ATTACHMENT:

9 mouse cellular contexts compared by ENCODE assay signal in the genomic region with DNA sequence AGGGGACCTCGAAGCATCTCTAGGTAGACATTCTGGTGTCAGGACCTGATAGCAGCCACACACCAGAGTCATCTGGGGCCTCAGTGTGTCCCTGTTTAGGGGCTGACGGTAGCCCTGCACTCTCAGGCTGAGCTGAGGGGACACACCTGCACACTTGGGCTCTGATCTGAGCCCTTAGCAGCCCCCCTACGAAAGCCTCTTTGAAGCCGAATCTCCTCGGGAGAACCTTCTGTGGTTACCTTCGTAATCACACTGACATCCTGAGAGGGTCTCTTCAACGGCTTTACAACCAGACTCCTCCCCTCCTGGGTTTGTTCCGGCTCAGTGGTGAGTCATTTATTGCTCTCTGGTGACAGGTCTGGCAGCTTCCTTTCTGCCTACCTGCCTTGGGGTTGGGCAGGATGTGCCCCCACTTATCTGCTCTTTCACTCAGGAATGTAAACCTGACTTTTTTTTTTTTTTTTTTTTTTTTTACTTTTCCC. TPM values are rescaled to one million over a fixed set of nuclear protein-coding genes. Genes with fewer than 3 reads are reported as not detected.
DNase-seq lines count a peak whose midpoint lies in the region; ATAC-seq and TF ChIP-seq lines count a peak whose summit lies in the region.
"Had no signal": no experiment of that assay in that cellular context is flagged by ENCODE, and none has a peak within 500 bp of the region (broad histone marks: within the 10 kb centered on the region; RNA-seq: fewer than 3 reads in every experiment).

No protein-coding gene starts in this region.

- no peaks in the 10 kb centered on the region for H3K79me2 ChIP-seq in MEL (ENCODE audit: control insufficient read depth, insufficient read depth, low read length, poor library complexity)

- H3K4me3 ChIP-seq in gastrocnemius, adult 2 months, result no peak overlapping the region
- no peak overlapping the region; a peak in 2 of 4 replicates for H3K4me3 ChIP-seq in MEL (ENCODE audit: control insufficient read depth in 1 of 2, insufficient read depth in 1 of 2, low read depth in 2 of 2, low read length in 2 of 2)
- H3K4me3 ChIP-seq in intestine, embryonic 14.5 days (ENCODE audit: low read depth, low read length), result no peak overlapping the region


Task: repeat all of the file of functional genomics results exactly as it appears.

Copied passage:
9 mouse cellular contexts compared by ENCODE assay signal in the genomic region with DNA sequence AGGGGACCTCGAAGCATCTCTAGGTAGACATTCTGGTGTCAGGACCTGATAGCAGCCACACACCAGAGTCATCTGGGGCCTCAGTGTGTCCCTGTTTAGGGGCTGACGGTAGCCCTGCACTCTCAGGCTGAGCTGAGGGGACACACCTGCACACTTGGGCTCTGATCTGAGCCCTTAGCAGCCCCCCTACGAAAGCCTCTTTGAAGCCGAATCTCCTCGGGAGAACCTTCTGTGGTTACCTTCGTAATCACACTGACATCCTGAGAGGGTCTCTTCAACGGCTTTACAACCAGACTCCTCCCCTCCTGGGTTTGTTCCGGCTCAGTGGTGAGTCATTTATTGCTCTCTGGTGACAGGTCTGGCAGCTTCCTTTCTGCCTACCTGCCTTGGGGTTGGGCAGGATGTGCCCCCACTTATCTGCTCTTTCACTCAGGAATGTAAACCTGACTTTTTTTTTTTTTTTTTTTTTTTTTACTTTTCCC. TPM values are rescaled to one million over a fixed set of nuclear protein-coding genes. Genes with fewer than 3 reads are reported as not detected.
DNase-seq lines count a peak whose midpoint lies in the region; ATAC-seq and TF ChIP-seq lines count a peak whose summit lies in the region.
"Had no signal": no experiment of that assay in that cellular context is flagged by ENCODE, and none has a peak within 500 bp of the region (broad histone marks: within the 10 kb centered on the region; RNA-seq: fewer than 3 reads in every experiment).

No protein-coding gene starts in this region.

- no peaks in the 10 kb centered on the region for H3K79me2 ChIP-seq in MEL (ENCODE audit: control insufficient read depth, insufficient read depth, low read length, poor library complexity)

- H3K4me3 ChIP-seq in gastrocnemius, adult 2 months, result no peak overlapping the region
- no peak overlapping the region; a peak in 2 of 4 replicates for H3K4me3 ChIP-seq in MEL (ENCODE audit: control insufficient read depth in 1 of 2, insufficient read depth in 1 of 2, low read depth in 2 of 2, low read length in 2 of 2)
- H3K4me3 ChIP-seq in intestine, embryonic 14.5 days (ENCODE audit: low read depth, low read length), result no peak overlapping the region